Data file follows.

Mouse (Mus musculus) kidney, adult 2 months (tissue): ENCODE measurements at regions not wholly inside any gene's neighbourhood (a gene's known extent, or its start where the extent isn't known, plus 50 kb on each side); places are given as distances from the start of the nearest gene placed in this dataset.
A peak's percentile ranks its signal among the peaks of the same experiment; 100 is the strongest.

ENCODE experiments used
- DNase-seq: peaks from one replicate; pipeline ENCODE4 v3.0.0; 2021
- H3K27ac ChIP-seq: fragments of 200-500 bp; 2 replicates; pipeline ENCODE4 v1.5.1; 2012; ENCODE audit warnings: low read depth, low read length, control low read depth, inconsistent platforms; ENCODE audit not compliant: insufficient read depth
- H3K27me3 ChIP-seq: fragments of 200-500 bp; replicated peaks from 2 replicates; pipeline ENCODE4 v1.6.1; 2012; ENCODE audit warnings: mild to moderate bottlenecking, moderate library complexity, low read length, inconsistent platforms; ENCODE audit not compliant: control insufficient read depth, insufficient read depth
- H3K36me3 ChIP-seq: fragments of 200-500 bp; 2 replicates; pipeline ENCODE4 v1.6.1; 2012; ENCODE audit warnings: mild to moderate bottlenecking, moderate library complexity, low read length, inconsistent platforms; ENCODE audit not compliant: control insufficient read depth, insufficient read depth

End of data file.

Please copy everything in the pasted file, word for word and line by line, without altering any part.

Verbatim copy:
Mouse (Mus musculus) kidney, adult 2 months (tissue): ENCODE measurements at regions not wholly inside any gene's neighbourhood (a gene's known extent, or its start where the extent isn't known, plus 50 kb on each side); places are given as distances from the start of the nearest gene placed in this dataset.
A peak's percentile ranks its signal among the peaks of the same experiment; 100 is the strongest.

ENCODE experiments used
- DNase-seq: peaks from one replicate; pipeline ENCODE4 v3.0.0; 2021
- H3K27ac ChIP-seq: fragments of 200-500 bp; 2 replicates; pipeline ENCODE4 v1.5.1; 2012; ENCODE audit warnings: low read depth, low read length, control low read depth, inconsistent platforms; ENCODE audit not compliant: insufficient read depth
- H3K27me3 ChIP-seq: fragments of 200-500 bp; replicated peaks from 2 replicates; pipeline ENCODE4 v1.6.1; 2012; ENCODE audit warnings: mild to moderate bottlenecking, moderate library complexity, low read length, inconsistent platforms; ENCODE audit not compliant: control insufficient read depth, insufficient read depth
- H3K36me3 ChIP-seq: fragments of 200-500 bp; 2 replicates; pipeline ENCODE4 v1.6.1; 2012; ENCODE audit warnings: mild to moderate bottlenecking, moderate library complexity, low read length, inconsistent platforms; ENCODE audit not compliant: control insufficient read depth, insufficient read depth